This brings me back to the Lao Tsu quote from the top and a simple message
to svn users learning git: You will have to drop your svn workflow to make
the most of git, but it’s not because git is bad, it’s just different. Yield,
use git in the way it was meant to be used, and be happy.
Normally when I do a push in git I do something like
git push origin master, which really means push from the local branch named
master to the remote branch named
master. If you want to push to a remote branch with a different name than your local branch, separate the local and remote names with a colon:
git push origin local-name:remote-name
Learning to program and learning the basics of control flow can be tricky business for novices. I wanted to make something that provided immediate, visual feedback to students as they practice things like
for loops and
if statements so they can see precisely what their code is (or isn’t) doing. So I wrote ipythonblocks.
The IPython Notebook makes it possible to display rich representations of Python objects using HTML (among other things). That allowed me to make a Python object whose representation in the Notebook is a colored table. Students can index into the table to change the color properties of individual table cells and then immediately display their changes.
ipythonblocks instructors can give coding problems like ‘turn every block in the third column red’ or ‘turn every blue block green’ and by displaying their blocks students can see right away whether their code is having the desired effect.
Check out the demo notebook to see ipythonblocks in action.
An astronomer friend of mine once compared his experience programming to this clip from Fawlty Towers:
Continue reading “There’s a Better Way”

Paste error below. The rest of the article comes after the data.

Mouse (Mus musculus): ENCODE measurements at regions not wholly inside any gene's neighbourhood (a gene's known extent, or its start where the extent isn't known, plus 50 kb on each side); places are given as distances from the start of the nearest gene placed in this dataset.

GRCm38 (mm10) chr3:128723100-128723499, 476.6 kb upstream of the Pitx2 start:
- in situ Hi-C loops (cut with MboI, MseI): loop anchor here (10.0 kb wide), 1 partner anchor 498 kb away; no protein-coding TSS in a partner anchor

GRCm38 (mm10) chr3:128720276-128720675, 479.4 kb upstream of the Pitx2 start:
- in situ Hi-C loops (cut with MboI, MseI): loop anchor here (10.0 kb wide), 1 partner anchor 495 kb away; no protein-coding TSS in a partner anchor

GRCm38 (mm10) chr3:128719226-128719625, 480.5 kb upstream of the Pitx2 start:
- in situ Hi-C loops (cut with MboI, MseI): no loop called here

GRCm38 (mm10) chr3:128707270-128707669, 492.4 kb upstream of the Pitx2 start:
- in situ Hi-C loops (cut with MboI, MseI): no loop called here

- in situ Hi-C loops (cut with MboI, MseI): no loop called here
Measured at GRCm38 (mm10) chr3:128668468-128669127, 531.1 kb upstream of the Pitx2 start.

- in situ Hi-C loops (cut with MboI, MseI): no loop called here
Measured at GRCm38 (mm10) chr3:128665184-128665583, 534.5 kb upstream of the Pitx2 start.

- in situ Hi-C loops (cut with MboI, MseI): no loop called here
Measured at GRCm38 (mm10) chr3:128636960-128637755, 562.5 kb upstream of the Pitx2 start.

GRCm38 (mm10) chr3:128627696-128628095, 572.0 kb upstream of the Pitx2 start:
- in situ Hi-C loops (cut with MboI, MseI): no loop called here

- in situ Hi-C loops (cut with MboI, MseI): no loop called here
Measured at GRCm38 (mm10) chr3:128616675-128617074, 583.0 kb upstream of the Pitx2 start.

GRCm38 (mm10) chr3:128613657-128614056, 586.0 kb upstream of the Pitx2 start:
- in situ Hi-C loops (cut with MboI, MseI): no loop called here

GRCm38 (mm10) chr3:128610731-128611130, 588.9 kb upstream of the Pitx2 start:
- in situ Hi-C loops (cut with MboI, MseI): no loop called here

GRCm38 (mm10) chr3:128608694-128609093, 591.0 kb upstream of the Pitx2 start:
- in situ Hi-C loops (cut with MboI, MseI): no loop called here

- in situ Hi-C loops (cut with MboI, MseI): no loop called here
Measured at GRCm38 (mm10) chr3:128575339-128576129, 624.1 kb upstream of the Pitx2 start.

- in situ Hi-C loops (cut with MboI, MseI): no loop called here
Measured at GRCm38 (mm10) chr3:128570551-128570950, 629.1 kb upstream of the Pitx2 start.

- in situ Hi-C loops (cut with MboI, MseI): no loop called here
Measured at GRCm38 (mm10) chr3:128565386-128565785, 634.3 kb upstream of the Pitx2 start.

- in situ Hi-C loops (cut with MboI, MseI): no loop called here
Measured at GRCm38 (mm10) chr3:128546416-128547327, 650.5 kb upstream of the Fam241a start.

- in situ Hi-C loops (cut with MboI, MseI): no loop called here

This week I was in a job interview and one of my interview questions turned into a pretty interesting puzzle. I was asked the following question:
Assume a character encoding a = 1, b = 2, c = 3, … , z = 26. Given a string of numbers (e.g.
'123456'), figure out how many different ways that string could be decoded.
I didn’t arrive a complete solution in the few minutes I had during the interview but I kept thinking about it afterwards because I couldn’t shake the feeling there was really a math problem here, not just a programming problem.
The difficult part of this challenge is figuring out how many decodings there are when there are overlapping possible groupings of numbers. For example, the string
'111' can be decoded as
['1', '1', '1'],
['11', '1'], or
['1', '11']. I never figured out a formula for calculating the number of decodings but by manually figuring out the number of decodings for the strings
'111111', etc. I noticed that the number of decodings follow the Fibonacci sequence starting with 1, 2, 3, 5, 8…! Unfortunately I don’t have a good explanation for why that is the case. (Though it makes gut level sense in the way the Fibonacci sequence is a sum of everything that has come before.) Please leave a comment if you can explain this!
So, my strategy for solving this problem follows these basic steps:
- Break the given string down into substrings such that each substring is one digit,
'20', or cannot be broken down further because it has an unknown number of possible decodings. These substrings can be considered independently for the purposes of this problem.
- For example,
['9', '5', '6'] and
['1219', '5', '6'].
- For each substring figure out the number of decodings. For single digits,
'20' this is just 1. For other substrings this is the Nth value in the Fibonacci series 1, 2, 3, 5, 8… where N is the length of the substring.
- Multiply together all of the number of decodings for the individual substrings to get the number of of decodings for the original string of numbers.
You can see my code for this solution here: http://nbviewer.ipython.org/3831343/ (raw notebook).